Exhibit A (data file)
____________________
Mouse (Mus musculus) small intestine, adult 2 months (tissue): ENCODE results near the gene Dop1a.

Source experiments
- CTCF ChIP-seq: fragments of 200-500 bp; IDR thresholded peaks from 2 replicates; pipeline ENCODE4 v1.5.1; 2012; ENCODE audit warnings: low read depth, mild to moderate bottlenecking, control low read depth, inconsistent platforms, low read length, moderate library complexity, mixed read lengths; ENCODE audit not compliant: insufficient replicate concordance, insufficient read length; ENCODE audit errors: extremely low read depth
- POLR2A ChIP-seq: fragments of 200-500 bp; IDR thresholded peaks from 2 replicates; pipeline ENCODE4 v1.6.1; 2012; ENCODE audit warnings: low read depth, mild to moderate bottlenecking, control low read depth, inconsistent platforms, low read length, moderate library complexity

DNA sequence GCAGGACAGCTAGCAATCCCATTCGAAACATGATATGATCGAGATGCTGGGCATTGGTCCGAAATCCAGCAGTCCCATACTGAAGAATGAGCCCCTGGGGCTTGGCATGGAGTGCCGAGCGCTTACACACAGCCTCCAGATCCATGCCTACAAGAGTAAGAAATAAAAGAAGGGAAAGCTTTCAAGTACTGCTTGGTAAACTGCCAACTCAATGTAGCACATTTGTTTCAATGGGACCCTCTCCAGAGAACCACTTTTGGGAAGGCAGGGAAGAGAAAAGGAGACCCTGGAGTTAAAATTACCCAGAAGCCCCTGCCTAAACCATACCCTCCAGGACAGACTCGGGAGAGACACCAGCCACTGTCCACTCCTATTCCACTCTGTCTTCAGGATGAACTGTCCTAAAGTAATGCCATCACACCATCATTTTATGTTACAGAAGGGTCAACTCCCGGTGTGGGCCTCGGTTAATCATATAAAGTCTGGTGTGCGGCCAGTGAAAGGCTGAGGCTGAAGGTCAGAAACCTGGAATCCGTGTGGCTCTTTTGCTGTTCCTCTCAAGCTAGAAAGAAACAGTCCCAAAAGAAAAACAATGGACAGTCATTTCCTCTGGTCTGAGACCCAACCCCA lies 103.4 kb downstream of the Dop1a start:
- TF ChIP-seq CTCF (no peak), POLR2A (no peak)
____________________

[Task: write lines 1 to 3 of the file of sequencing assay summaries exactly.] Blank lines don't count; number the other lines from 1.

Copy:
Mouse (Mus musculus) small intestine, adult 2 months (tissue): ENCODE results near the gene Dop1a.

Source experiments
- CTCF ChIP-seq: fragments of 200-500 bp; IDR thresholded peaks from 2 replicates; pipeline ENCODE4 v1.5.1; 2012; ENCODE audit warnings: low read depth, mild to moderate bottlenecking, control low read depth, inconsistent platforms, low read length, moderate library complexity, mixed read lengths; ENCODE audit not compliant: insufficient replicate concordance, insufficient read length; ENCODE audit errors: extremely low read depth